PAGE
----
RICHARD RUSK: Well, it's almost a human characteristic. It's almost worldwide.People don't like to get involved. 00:21:00
DEAN RUSK: Oh yes, it's always easy to let somebody else do the dirty work. Butthe point I'm making here is that I think that time has come to an end as far as the United States and the American people are concerned. And our other allies must realize that and take it into account.
GANSCHOW: I think that's particularly why I feel that the State Department, theSecretary of State, today can serve a very important function.
RICHARD RUSK: That's his constituency (unintelligible). That's it.
RICHARD RUSK: Pop, back during the Korean War, as Assistant Secretary for FarEastern Affairs, you undoubtedly were in touch with our U.N. allies, trying to get them to contribute more men and arms. Do you recall anything from those discussions?
DEAN RUSK: Well let me say that we did not have to put on pressure, twist arms,to get those original contributions from other countries. They came in 00:22:00voluntarily. I remember for example, at the moment of the outbreak of the Korean War, the New Zealand ambassador came in immediately and said, "What do you want from New Zealand?" And the same attitude was true with the Australians, the Turks, others. We did not make a sustained effort to get them to increase their forces in Korea. We would have welcomed it. But for--I don't know exactly what the reasons were, but we did not put major pressures on them to contribute more, partly because we were so thankful that they had contributed anything at all. (laughter) But in those regular meetings of the fifteen ambassadors, fifteen countries that had troops in Korea, there was a high degree of unity in that group. But when the problems with [Douglas] MacArthur developed, there was also a considerable amount of nervousness as to who was really in charge and who was 00:23:00in command. That was reflected in the reactions I had from the ambassadors of these countries when I telephoned them at midnight on the night that Truman relieved MacArthur to inform them of this action. And with one exception, they all seemed to be gratified with the demonstration that it was the President who was in control and not General MacArthur. The only exception was Carlos [P.] Romulo of the Philippines who idolized MacArthur and thought this was a great mistake, but also felt that General MacArthur had made a great mistake in defying the President of the United States.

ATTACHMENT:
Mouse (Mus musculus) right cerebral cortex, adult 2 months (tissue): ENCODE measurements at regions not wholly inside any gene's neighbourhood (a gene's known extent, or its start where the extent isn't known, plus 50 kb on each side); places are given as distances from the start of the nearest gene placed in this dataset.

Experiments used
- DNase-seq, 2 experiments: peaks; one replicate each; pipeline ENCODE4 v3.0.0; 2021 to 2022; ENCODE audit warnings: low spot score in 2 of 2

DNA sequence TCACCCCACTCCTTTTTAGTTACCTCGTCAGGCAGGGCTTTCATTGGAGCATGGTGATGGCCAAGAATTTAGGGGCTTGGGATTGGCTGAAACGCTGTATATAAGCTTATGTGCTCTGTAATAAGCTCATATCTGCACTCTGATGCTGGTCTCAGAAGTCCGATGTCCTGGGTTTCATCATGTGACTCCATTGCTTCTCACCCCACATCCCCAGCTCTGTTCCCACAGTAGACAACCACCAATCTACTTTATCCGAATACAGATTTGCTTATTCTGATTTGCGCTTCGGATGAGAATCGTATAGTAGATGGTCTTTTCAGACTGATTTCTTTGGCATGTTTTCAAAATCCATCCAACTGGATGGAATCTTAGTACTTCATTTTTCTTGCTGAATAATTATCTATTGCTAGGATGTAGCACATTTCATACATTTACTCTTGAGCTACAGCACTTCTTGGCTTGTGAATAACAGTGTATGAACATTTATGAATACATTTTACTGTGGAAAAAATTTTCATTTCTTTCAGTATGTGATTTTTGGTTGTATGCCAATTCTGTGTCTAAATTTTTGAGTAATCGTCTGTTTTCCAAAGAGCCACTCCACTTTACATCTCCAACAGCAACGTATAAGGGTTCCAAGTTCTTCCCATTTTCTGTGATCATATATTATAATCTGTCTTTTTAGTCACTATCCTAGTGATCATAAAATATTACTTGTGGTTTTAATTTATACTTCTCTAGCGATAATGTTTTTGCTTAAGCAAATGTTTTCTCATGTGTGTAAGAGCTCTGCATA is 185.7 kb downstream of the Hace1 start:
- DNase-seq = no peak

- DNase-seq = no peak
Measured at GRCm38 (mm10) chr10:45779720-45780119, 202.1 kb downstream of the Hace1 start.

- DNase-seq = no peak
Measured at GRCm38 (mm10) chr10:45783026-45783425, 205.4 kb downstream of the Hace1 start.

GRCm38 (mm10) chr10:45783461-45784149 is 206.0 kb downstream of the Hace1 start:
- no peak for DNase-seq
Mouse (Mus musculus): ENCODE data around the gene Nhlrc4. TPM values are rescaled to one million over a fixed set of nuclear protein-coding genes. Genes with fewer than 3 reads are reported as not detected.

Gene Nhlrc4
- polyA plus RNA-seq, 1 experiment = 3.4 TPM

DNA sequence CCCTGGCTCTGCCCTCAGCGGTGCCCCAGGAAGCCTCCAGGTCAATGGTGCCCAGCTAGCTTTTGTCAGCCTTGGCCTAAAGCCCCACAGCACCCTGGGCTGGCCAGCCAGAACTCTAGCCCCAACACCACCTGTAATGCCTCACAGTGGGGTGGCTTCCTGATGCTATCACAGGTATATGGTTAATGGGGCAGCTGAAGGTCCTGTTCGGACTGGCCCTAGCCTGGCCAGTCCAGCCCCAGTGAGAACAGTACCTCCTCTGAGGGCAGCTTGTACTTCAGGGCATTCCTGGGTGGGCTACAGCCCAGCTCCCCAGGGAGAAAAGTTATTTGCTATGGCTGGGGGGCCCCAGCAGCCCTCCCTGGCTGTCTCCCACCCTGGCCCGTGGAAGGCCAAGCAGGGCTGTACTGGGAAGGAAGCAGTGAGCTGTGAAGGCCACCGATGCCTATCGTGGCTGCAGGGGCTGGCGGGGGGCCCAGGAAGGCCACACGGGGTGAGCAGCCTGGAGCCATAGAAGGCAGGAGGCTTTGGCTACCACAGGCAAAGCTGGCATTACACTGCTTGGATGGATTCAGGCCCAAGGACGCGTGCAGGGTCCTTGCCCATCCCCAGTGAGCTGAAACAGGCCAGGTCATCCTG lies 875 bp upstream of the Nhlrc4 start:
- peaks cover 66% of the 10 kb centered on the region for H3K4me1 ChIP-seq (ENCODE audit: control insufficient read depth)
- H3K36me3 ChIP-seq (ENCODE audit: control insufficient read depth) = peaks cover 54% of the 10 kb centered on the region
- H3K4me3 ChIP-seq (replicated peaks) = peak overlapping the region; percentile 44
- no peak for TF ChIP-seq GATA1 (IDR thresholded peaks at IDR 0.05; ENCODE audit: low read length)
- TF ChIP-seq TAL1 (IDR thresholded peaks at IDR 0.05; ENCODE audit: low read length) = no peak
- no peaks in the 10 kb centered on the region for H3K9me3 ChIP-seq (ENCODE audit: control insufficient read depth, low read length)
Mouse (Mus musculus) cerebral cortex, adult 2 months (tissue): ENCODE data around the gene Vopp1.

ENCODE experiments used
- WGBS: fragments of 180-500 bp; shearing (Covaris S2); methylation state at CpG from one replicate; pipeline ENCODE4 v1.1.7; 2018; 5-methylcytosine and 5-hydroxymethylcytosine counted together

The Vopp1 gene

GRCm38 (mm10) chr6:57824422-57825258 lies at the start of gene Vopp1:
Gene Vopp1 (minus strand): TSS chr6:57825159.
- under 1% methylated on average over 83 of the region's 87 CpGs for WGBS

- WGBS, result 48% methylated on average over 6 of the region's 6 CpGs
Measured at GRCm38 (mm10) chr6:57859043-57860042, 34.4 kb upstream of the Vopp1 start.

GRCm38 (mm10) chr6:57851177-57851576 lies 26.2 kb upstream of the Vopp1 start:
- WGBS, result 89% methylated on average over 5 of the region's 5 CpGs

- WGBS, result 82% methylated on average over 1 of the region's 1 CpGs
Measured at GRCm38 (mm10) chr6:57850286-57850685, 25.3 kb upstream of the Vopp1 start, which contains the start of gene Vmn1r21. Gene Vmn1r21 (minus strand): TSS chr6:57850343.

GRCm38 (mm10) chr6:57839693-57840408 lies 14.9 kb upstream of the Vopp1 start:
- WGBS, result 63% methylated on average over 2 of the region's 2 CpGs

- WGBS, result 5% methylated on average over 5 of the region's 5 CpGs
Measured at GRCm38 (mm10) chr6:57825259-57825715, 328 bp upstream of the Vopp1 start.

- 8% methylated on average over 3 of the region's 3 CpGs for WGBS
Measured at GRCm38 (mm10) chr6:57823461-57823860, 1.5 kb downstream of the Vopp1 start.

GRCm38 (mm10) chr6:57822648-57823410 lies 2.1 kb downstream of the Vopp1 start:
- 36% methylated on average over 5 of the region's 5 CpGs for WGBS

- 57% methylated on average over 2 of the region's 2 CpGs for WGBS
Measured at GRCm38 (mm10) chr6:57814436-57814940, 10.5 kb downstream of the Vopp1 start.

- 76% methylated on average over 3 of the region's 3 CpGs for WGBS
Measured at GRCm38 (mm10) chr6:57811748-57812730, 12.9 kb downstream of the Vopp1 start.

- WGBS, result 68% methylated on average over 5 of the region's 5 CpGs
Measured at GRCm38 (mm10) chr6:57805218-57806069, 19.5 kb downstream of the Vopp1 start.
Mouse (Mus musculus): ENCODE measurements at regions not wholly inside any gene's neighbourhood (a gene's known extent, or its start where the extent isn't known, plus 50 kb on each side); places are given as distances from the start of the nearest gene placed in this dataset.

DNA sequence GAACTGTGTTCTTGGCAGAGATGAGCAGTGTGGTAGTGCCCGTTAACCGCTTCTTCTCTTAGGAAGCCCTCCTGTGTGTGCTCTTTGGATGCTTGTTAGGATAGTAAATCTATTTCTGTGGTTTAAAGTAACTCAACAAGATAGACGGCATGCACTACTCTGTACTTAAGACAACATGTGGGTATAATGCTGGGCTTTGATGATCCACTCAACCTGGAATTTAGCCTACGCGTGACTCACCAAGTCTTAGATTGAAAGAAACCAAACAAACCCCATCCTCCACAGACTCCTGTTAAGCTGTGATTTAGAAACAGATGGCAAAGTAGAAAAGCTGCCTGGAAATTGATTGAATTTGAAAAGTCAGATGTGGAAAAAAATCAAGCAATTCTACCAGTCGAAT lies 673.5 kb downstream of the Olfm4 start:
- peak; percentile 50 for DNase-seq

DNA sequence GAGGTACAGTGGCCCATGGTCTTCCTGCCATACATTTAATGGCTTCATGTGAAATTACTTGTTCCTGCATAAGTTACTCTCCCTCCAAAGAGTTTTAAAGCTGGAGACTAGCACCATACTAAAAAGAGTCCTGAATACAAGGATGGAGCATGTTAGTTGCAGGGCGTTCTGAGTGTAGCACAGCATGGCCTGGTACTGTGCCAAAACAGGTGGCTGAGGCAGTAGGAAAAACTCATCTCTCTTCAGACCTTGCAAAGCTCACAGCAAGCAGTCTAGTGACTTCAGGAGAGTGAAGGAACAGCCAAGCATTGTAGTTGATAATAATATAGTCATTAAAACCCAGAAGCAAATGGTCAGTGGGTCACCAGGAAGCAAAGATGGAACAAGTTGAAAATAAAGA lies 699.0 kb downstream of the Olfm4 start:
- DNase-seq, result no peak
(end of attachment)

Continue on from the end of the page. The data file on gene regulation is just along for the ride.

RICHARD RUSK: Yeah, he did say that.
GANSCHOW: This is my view now, Rich, that here they say that foreign aidauthorized for the Chinese government since V-J [Victory over Japan] Day has amounted to approximately 2.2 million dollars.
DEAN RUSK: Million or billion?00:24:00
GANSCHOW: It amounted to approximately 2.2 million dollars, of which the UnitedStates had provided ninety percent or slightly more than--
RICHARD RUSK: You're talking billion friend.
GANSCHOW: Two billion dollars of which the United States had provided ninetypercent, or slightly more than two billion dollars in the form of grants and credits. Now, it seems--